Americans may ask themselves why Italians go to so much trouble and expense to make such extensive renovations – if you need more room, why not just buy a bigger place? One reason is expense: housing costs are very high in many parts of Italy, and the considerablec legal and financial transaction costs of buying and selling property are an additional burden. The cost of moving itself is also high, especially when you consider that you will strip the place you are leaving down to bare walls – kitchen cabinets, light fixtures, everything but the toilet goes with you. The place you move into will be similarly stripped, so you need electricians, plumbers, etc. to help you reinstall everything. You’ll probably also want it painted before you move in. Italians are rather sensible on this score: house paint is all water-based and easy to work with. But ceilings are high, so you need ladders and long-handled rollers – easiest to leave it to a specialist.
For many Americans, especially young ones, moving means getting a bunch of friends (paid in beer) to help you pack boxes and load and unload a U-Haul trailer. Americans tend to have a lot of stuff, but it’s usually more easily-moved stuff than Italians have. In Italy, you need a team of specialists to disassemble enormous closets (no such thing as built-in here), take down those kitchen cabinets and put them back up (fitting them into a new space usually requires a carpenter), and so on. Most of us live in condominium buildings, and you don’t use the building elevator for moving: it’s usually too small to hold a lot of what needs moving. Your moving company will show up with an extending crane on the back of a truck, so that furniture and boxes can be passed out a window to a van waiting in the street below, even from a high floor.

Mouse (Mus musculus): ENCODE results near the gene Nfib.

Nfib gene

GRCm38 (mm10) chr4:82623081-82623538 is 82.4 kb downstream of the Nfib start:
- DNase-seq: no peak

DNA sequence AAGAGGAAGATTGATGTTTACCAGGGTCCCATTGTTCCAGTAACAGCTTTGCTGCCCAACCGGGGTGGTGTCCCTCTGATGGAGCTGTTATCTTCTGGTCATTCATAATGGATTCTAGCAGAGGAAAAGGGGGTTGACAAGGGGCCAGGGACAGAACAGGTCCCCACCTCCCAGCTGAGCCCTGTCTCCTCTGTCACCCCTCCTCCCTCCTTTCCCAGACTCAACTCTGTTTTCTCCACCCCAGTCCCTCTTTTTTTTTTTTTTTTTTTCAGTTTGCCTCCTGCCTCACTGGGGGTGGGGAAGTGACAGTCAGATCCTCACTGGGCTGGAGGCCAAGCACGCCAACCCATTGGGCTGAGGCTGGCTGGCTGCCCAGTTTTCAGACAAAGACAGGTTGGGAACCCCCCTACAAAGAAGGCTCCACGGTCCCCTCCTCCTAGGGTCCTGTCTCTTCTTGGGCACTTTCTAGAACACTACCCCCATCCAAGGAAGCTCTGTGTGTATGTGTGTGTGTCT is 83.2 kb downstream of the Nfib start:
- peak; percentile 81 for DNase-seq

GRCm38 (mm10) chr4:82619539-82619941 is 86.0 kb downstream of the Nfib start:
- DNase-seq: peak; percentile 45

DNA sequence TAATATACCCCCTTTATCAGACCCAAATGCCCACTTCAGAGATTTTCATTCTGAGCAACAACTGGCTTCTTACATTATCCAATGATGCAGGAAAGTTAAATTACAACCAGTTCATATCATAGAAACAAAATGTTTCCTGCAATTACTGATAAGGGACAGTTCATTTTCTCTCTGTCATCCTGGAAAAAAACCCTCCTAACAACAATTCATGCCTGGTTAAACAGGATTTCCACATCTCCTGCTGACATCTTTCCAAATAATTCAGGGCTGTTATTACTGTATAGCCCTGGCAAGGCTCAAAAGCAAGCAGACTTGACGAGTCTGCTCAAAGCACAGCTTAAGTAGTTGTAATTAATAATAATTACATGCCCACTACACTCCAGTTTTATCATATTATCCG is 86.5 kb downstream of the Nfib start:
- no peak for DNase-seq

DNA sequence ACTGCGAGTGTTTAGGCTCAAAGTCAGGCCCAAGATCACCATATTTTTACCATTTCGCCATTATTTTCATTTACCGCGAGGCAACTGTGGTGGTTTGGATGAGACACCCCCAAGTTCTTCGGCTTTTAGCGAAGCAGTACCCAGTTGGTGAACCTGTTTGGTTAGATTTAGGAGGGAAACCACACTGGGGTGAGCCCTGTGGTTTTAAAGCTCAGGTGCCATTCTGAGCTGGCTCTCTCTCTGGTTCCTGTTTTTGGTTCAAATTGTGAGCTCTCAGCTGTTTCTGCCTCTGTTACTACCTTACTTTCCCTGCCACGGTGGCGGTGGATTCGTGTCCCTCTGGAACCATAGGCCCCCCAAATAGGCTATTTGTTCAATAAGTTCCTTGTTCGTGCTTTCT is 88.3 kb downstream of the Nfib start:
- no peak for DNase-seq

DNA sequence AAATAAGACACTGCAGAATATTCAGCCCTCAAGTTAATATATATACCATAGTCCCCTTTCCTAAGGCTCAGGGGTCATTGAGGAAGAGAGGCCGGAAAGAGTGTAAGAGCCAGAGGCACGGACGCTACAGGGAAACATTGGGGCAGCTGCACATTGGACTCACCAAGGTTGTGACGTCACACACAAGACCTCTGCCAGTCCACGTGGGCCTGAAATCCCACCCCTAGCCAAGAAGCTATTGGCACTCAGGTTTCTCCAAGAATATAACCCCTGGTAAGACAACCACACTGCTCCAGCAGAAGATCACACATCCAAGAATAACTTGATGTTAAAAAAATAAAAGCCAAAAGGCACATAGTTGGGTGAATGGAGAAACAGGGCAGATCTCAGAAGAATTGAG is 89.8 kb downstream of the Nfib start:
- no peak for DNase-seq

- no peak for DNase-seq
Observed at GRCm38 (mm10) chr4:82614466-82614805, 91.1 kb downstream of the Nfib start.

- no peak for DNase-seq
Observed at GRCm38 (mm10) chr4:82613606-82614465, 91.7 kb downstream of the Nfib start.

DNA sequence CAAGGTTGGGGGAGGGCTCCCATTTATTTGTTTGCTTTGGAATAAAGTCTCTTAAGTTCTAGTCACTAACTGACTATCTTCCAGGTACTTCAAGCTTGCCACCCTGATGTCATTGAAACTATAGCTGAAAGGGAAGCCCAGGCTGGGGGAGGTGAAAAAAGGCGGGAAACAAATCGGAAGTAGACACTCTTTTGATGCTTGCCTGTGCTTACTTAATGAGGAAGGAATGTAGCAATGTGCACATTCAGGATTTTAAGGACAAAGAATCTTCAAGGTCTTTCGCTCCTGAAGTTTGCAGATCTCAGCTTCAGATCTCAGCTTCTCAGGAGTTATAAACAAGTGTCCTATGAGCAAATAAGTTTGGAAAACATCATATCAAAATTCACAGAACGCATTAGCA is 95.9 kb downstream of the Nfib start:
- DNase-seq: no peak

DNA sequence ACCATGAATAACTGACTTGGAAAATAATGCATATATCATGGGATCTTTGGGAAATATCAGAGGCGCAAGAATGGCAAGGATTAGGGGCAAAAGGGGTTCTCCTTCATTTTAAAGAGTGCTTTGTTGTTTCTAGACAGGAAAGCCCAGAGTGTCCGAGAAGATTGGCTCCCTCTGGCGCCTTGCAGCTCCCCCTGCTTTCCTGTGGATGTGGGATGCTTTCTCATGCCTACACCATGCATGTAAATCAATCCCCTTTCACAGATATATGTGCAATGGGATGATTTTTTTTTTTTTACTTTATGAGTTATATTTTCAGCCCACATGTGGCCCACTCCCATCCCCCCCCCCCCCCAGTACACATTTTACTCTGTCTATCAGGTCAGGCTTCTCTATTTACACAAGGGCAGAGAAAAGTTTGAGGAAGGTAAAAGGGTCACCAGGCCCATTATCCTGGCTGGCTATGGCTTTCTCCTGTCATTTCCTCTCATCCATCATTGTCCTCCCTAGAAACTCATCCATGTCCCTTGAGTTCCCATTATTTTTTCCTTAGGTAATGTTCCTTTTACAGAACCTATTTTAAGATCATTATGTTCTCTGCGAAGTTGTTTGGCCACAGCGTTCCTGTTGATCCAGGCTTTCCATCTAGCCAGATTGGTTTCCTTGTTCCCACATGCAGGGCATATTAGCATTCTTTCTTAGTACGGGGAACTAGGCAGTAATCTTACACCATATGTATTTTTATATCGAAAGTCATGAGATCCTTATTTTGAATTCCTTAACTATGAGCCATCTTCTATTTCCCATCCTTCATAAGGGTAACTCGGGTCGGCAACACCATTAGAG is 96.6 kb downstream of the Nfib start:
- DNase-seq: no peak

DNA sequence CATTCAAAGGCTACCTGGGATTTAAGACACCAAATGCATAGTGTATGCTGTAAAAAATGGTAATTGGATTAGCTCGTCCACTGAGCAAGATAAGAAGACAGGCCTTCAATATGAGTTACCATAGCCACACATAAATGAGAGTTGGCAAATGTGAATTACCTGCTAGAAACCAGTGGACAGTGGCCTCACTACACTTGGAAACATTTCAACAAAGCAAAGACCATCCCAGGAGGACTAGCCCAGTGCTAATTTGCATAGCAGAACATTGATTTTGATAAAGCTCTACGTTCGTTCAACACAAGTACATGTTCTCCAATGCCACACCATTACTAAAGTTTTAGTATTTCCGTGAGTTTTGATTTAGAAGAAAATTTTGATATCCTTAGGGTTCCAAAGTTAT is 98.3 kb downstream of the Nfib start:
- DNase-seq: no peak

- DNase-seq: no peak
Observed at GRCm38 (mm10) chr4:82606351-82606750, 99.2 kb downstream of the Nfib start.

So where do you park the crane? The street is full of parked cars, and, frequently, so are the sidewalks. You need a permit from the city to block off the street and sidewalk that day, putting up signs in advance to let people know not to park there. Professional moving companies will do this for you; on a DIY move, you’ve got to, well, do it yourself.
Aside from the costs and hassle of moving, there is the Italian propensity to stay in one place. When people do decide to move, they often look for a new home in the same neighborhood where they’re already living, or even in the same building. There are many cases of grown and married children living in the same building as their parents, giving easy access to famously intrusive Italian mothers-in-law – a large number of Italian marriages have foundered on this arrangement, but no one ever seems to learn the lesson. In fact, home-enlargement projects often come about because of parents making more room for their grown children, or the children, in turn, making room for their aged parents to live with them. The strength of the Italian family unit, for better and for worse, is thus reflected in architectural habits.